Men’s room: The good thing about green colour is that it is not gender specific, unlike the pink, black or blue. You can choose the masculine one for some of your men’s rooms.

The bedroom: Imagine a green bedroom! You will sleep well, be more relaxed and live next to nature.

House plants: Don’t forget the green environment which starts with plants. Have a collection of more green plants in your garden and as indoor plants.

Article excerpted from

This is interesting!! “Go Green” can actually create a beautiful living place, that’s really a brilliant idea. Start decorate your house or comfort zone with juicy and creative ideas of “Go Green!”

Don’t Idle Away Your Car’s Gas

Save money, cut emissions and reduce wear on your engine.
eco tip for idling your carPhoto: Jim Jurica / Istock

Every moment you spend idling your car’s engine means time spent needlessly wasting gas, as well as rougher wear on your vehicle. So give it a rest, and avoid idling through your days.

One of the ways the much-praised Toyota Prius is able to achieve such impressive fuel economy is by having a computer cut out idling automatically: when you aren’t making headway, the gas engine shuts off. For regular cars, it doesn’t make sense to shut off the engine at every stop sign. (Even though Environmental Defense found that idling for more than 10 seconds wastes more gas than is required for startup.) But, you should certainly kill it when you are waiting for your date to finish getting ready. Or when your honey has to run into the bank to cash a check.

Overall, idling Americans burn 2.9 billion gallons of gas a year, worth around $78.2 billion, according to a recent report from Texas A&M. That doesn’t count the damage done to idling engines by incompletely burned fuel.

Many communities have organized “no idling zones” around schools, churches and other locations. At least 15 states, and many counties, have laws that restrict idling for large diesel engines. New York City and New Jersey have laws limiting idle times of passenger vehicles, but enforcement is lax.

Article excerpted from

All for a green life

Organic practices have now become desirable and chic. GEETA PADMANABHAN takes a look at what goes into an organic lifestyle.

PHOTOS: P.V. SIVAKUMAR and K. ananthan

Stay close to Nature:Shift to organic products.

It is a reasonable wish. You want to eat food that doesn’t come soaked in dangerous chemicals, drink water whose ingredients will not poison and maim, wear clothes not made in factories that smothered farming livelihoods, breathe air that won’t choke the lungs. Simply, you hope for a life that will leave an environment for your kids to stay healthy. You want what is now labelled an “organic” life. Happily, it is becoming increasingly doable. That is, if you’re willing to learn its rules.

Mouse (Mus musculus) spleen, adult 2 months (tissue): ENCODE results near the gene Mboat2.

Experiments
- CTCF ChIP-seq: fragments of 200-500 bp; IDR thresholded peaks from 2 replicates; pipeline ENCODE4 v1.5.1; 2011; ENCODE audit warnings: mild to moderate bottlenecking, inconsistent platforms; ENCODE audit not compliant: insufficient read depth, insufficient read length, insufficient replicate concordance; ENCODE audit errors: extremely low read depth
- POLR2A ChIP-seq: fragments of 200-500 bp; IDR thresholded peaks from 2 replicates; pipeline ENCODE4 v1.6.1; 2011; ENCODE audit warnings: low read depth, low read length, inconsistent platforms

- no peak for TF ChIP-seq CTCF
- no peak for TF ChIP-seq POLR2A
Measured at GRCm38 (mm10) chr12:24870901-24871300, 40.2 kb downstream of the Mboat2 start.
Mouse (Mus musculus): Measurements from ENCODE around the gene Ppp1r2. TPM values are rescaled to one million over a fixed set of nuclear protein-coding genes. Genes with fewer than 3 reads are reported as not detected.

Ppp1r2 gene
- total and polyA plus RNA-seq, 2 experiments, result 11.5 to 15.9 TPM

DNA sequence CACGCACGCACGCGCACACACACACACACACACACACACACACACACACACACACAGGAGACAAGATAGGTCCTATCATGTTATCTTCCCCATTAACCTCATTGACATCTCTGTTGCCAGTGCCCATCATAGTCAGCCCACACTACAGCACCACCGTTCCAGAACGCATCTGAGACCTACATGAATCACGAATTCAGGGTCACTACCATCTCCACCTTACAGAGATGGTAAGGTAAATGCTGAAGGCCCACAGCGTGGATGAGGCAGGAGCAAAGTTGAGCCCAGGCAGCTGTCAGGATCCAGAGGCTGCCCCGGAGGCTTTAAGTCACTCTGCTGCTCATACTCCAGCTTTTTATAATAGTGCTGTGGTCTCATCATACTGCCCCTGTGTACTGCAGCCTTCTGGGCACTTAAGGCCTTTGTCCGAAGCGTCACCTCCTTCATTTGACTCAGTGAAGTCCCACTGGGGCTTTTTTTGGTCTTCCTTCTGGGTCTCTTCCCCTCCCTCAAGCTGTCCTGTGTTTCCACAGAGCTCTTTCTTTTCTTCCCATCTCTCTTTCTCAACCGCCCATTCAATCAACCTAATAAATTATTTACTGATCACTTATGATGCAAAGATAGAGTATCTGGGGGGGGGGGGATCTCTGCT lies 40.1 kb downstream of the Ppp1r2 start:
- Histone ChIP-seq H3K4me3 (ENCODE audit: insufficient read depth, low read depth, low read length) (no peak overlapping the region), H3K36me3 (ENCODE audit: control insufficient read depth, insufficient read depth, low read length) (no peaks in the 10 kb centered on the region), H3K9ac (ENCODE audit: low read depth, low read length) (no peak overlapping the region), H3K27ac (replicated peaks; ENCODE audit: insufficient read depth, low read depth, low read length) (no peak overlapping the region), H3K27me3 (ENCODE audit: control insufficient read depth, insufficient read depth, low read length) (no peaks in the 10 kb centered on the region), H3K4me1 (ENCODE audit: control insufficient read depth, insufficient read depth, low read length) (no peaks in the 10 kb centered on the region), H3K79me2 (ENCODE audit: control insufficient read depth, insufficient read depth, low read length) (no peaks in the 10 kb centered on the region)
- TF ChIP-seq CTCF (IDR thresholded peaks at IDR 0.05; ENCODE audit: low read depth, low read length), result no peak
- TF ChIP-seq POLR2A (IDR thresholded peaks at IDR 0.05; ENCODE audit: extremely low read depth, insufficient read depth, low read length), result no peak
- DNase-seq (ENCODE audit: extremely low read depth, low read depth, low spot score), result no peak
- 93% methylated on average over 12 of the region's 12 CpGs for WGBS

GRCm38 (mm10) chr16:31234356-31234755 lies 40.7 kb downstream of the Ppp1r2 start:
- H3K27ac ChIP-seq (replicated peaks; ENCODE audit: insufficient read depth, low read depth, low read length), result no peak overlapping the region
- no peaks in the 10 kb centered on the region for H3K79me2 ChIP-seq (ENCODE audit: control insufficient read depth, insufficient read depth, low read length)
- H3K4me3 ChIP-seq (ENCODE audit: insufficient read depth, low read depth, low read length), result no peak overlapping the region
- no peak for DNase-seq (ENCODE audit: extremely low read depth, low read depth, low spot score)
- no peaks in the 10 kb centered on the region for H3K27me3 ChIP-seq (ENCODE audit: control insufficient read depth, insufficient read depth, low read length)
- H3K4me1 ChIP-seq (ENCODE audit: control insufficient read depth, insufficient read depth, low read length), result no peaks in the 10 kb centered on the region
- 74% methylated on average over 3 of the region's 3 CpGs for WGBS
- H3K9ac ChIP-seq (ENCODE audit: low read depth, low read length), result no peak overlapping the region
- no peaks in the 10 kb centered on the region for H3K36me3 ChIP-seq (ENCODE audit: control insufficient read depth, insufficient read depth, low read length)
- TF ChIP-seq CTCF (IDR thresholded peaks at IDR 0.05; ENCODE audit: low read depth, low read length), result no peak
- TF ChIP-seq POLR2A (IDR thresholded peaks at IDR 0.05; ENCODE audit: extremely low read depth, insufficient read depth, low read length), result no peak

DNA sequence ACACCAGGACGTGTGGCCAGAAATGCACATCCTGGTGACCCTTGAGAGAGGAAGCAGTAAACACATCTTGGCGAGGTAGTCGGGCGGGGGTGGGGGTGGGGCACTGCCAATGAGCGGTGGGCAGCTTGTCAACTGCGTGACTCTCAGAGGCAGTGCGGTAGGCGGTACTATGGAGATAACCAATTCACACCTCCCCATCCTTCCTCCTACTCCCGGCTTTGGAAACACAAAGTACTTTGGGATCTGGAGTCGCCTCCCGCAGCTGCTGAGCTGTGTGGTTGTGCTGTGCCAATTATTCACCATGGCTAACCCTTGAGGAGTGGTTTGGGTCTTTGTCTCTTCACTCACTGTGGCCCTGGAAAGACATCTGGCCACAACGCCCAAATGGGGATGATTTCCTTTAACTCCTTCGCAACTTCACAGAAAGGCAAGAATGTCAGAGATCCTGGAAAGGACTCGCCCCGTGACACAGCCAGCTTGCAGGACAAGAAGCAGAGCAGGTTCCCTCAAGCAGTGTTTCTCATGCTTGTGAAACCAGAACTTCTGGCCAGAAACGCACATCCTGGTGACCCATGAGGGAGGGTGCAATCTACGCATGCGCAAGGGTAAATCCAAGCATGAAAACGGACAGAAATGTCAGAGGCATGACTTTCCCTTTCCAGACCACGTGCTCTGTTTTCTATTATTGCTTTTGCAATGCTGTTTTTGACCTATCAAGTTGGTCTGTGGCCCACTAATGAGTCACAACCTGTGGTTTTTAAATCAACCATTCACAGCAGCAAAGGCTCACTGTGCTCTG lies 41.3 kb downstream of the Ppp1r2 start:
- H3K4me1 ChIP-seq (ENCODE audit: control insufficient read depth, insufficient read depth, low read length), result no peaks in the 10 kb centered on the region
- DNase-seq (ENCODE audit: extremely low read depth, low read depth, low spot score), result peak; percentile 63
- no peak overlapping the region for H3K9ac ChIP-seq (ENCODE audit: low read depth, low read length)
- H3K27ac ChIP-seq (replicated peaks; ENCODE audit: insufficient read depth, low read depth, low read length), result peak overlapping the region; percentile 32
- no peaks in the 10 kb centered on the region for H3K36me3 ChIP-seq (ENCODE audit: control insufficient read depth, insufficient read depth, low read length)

One who can rattle them off is Vellore Srinivasan, the green foot soldier of the Vellore fort. Turning his wedding into an eco-event, he’s DVD-ed it for public campaigns. “I was on auto-pilot during my wedding,” he laughs. “Can’t remember going through the rituals, I have to marry again,” he said.

For Srinivasan, an Ashoka awardee, this was one more successful campaign to prove that living with least damage to nature is not impossible. His bride wore ahimsa silk (“I checked!”). All the decoration including banana trees and thoranams went to feed local cattle. Garbage was segregated into organic and inorganic waste for disposal.

Guests were given a bundle of a jasmine sapling, vermi-compost, sachets of seeds and printed instructions for composting and rainwater harvesting.

This is probably obsessive, but green practices are now desirable chic. Speakers are given tulsi plants as gifts, shoppers carry purchases in paper or cloth bags, wedding invitations go online, children take a vow not to fire crackers, gas cylinders carry green labels. There’s a wobbly willingness to segregate garbage. Organic food and farming are everyday phrases. Celebrities talk of “doing their bit” on TV, anything organic gets column space. Together, these seem significant though small, steps out of a plastic-coated world.

“Our ancestors saw organic life as wholesome life,” said K. Vijayalakshmi and A.V. Balasubramaniam at the Centre for Indian Knowledge Systems, which advises farmers on organic practices and connects their products to consumers. “It’s living in peace with nature and other humans, giving back what you take from surroundings, not eating away the capital. This perception changed in the post-industrial society. We are all children of this phenomenon.”

A wholesome life